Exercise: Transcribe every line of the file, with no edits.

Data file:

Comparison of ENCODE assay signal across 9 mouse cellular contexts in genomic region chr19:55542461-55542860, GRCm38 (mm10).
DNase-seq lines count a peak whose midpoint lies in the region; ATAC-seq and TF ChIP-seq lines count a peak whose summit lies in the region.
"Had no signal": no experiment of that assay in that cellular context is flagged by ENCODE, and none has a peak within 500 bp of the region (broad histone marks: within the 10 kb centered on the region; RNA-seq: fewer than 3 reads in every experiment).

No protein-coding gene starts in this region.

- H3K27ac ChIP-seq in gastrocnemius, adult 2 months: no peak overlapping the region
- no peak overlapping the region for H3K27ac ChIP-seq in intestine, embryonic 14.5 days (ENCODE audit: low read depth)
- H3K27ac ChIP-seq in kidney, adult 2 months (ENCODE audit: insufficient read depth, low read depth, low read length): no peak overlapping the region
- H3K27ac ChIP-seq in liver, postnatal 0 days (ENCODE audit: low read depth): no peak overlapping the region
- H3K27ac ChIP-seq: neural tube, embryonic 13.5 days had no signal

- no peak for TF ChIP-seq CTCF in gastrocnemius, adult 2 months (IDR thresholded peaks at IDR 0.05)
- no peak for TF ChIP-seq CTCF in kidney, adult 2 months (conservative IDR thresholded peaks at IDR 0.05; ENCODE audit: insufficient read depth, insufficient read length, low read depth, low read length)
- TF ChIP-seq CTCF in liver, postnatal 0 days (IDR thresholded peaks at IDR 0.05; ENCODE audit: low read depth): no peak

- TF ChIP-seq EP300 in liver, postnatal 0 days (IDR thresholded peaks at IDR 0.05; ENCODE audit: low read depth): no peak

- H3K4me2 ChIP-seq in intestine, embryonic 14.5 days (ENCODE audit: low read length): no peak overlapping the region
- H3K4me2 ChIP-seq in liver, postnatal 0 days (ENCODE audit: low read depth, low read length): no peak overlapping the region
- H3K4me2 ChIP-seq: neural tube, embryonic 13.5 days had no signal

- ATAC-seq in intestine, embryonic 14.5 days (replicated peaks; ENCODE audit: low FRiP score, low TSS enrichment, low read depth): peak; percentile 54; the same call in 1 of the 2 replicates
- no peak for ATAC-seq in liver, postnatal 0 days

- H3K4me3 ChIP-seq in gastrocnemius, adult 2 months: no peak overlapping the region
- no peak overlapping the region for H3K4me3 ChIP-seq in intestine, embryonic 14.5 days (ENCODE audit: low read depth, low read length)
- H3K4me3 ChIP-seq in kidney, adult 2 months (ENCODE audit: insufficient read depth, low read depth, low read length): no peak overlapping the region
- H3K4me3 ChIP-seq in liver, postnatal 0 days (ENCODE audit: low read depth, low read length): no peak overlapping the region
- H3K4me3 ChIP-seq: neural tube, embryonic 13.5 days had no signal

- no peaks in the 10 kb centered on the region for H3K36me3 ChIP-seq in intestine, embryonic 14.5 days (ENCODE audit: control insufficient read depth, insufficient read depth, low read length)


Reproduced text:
Comparison of ENCODE assay signal across 9 mouse cellular contexts in genomic region chr19:55542461-55542860, GRCm38 (mm10).
DNase-seq lines count a peak whose midpoint lies in the region; ATAC-seq and TF ChIP-seq lines count a peak whose summit lies in the region.
"Had no signal": no experiment of that assay in that cellular context is flagged by ENCODE, and none has a peak within 500 bp of the region (broad histone marks: within the 10 kb centered on the region; RNA-seq: fewer than 3 reads in every experiment).

No protein-coding gene starts in this region.

- H3K27ac ChIP-seq in gastrocnemius, adult 2 months: no peak overlapping the region
- no peak overlapping the region for H3K27ac ChIP-seq in intestine, embryonic 14.5 days (ENCODE audit: low read depth)
- H3K27ac ChIP-seq in kidney, adult 2 months (ENCODE audit: insufficient read depth, low read depth, low read length): no peak overlapping the region
- H3K27ac ChIP-seq in liver, postnatal 0 days (ENCODE audit: low read depth): no peak overlapping the region
- H3K27ac ChIP-seq: neural tube, embryonic 13.5 days had no signal

- no peak for TF ChIP-seq CTCF in gastrocnemius, adult 2 months (IDR thresholded peaks at IDR 0.05)
- no peak for TF ChIP-seq CTCF in kidney, adult 2 months (conservative IDR thresholded peaks at IDR 0.05; ENCODE audit: insufficient read depth, insufficient read length, low read depth, low read length)
- TF ChIP-seq CTCF in liver, postnatal 0 days (IDR thresholded peaks at IDR 0.05; ENCODE audit: low read depth): no peak

- TF ChIP-seq EP300 in liver, postnatal 0 days (IDR thresholded peaks at IDR 0.05; ENCODE audit: low read depth): no peak

- H3K4me2 ChIP-seq in intestine, embryonic 14.5 days (ENCODE audit: low read length): no peak overlapping the region
- H3K4me2 ChIP-seq in liver, postnatal 0 days (ENCODE audit: low read depth, low read length): no peak overlapping the region
- H3K4me2 ChIP-seq: neural tube, embryonic 13.5 days had no signal

- ATAC-seq in intestine, embryonic 14.5 days (replicated peaks; ENCODE audit: low FRiP score, low TSS enrichment, low read depth): peak; percentile 54; the same call in 1 of the 2 replicates
- no peak for ATAC-seq in liver, postnatal 0 days

- H3K4me3 ChIP-seq in gastrocnemius, adult 2 months: no peak overlapping the region
- no peak overlapping the region for H3K4me3 ChIP-seq in intestine, embryonic 14.5 days (ENCODE audit: low read depth, low read length)
- H3K4me3 ChIP-seq in kidney, adult 2 months (ENCODE audit: insufficient read depth, low read depth, low read length): no peak overlapping the region
- H3K4me3 ChIP-seq in liver, postnatal 0 days (ENCODE audit: low read depth, low read length): no peak overlapping the region
- H3K4me3 ChIP-seq: neural tube, embryonic 13.5 days had no signal

- no peaks in the 10 kb centered on the region for H3K36me3 ChIP-seq in intestine, embryonic 14.5 days (ENCODE audit: control insufficient read depth, insufficient read depth, low read length)